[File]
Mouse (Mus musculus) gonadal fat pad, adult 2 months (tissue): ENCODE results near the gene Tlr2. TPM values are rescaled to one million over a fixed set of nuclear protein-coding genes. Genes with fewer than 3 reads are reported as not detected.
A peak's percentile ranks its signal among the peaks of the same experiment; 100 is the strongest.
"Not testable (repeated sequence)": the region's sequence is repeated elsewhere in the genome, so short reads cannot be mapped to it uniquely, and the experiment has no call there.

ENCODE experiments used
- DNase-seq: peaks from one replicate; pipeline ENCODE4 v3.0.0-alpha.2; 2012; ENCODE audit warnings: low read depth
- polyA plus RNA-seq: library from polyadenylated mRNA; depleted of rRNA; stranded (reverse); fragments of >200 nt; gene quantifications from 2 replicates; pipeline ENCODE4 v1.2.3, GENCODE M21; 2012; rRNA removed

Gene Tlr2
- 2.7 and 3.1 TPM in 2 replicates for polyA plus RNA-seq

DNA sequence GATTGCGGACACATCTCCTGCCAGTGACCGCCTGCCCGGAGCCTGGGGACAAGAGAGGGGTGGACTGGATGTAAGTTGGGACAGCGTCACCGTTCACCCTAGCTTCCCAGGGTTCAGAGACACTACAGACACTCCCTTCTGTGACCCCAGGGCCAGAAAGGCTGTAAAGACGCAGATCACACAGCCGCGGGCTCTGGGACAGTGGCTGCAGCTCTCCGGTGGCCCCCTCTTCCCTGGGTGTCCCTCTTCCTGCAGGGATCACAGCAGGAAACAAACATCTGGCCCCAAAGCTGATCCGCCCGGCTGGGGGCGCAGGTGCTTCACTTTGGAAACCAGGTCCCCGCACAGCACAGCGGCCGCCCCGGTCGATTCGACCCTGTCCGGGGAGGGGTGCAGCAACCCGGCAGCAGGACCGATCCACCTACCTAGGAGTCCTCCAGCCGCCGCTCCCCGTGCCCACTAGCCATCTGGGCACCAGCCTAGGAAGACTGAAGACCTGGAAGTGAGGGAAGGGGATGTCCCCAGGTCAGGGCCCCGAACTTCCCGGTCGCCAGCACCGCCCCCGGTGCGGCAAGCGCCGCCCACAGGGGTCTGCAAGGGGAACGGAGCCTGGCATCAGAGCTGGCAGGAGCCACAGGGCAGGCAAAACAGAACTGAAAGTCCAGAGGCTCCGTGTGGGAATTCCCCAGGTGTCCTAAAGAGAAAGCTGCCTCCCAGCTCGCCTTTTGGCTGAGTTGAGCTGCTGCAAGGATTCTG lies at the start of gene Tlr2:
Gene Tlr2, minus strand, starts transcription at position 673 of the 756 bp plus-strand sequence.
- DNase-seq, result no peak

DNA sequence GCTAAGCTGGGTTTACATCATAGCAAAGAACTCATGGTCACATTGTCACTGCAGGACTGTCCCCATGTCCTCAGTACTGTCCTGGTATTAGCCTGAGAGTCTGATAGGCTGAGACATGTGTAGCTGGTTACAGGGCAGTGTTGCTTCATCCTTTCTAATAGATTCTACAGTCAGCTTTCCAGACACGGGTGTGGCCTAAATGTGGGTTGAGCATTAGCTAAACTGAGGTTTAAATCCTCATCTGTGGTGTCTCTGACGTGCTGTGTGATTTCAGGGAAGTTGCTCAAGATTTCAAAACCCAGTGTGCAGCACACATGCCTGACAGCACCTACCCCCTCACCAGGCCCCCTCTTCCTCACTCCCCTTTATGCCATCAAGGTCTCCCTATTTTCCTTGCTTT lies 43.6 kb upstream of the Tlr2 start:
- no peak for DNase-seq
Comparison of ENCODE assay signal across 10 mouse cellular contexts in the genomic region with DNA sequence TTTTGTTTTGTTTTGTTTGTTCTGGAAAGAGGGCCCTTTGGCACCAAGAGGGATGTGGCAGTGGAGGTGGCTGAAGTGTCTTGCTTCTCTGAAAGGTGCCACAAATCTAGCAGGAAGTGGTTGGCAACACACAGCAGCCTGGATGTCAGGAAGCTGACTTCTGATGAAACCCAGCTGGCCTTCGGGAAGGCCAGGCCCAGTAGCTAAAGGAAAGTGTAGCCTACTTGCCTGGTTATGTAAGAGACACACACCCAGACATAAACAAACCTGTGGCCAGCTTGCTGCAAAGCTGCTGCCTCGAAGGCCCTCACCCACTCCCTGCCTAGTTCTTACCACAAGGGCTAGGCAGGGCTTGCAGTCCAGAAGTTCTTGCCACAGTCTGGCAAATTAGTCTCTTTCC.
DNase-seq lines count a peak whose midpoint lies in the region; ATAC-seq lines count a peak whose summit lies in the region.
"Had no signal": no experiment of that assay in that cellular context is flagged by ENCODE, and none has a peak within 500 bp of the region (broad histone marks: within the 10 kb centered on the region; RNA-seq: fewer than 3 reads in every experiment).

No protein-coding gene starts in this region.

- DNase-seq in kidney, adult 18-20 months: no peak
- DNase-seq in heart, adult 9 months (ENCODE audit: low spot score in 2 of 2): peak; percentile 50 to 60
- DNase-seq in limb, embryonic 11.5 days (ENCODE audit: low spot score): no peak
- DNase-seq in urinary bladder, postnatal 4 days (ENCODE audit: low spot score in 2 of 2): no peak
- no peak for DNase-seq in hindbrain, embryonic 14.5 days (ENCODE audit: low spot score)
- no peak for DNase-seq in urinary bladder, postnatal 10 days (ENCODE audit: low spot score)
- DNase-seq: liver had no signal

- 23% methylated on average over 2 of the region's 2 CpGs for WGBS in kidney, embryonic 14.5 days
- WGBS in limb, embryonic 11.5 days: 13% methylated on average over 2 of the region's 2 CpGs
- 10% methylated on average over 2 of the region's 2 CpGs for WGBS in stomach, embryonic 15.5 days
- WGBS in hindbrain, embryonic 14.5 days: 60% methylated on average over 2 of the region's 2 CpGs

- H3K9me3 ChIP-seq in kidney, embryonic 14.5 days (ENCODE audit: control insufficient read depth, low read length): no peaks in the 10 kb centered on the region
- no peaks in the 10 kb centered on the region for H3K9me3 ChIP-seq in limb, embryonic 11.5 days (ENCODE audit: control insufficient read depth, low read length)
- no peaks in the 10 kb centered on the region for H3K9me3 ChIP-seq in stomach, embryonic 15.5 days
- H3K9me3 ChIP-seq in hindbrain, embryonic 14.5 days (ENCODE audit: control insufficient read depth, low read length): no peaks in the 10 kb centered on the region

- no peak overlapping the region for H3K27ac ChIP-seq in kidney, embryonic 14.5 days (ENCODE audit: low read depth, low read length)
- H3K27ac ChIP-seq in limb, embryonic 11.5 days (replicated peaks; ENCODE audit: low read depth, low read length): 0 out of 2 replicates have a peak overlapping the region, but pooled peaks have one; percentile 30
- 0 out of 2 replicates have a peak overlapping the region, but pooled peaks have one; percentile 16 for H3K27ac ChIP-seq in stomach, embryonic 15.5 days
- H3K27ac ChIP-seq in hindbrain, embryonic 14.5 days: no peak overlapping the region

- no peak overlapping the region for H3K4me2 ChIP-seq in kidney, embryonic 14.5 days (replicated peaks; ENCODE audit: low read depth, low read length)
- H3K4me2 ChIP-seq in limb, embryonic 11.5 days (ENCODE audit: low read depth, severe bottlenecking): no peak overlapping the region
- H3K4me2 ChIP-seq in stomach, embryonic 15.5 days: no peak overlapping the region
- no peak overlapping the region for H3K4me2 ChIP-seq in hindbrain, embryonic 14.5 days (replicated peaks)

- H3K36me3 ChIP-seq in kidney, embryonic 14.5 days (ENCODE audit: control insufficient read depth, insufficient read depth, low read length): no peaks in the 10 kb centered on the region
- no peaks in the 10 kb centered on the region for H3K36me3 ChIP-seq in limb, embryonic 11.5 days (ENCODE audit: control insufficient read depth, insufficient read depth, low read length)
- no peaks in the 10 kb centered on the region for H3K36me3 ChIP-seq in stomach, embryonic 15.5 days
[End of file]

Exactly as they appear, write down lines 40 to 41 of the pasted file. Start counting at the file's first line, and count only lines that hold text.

- no peak overlapping the region for H3K4me2 ChIP-seq in hindbrain, embryonic 14.5 days (replicated peaks)

- H3K36me3 ChIP-seq in kidney, embryonic 14.5 days (ENCODE audit: control insufficient read depth, insufficient read depth, low read length): no peaks in the 10 kb centered on the region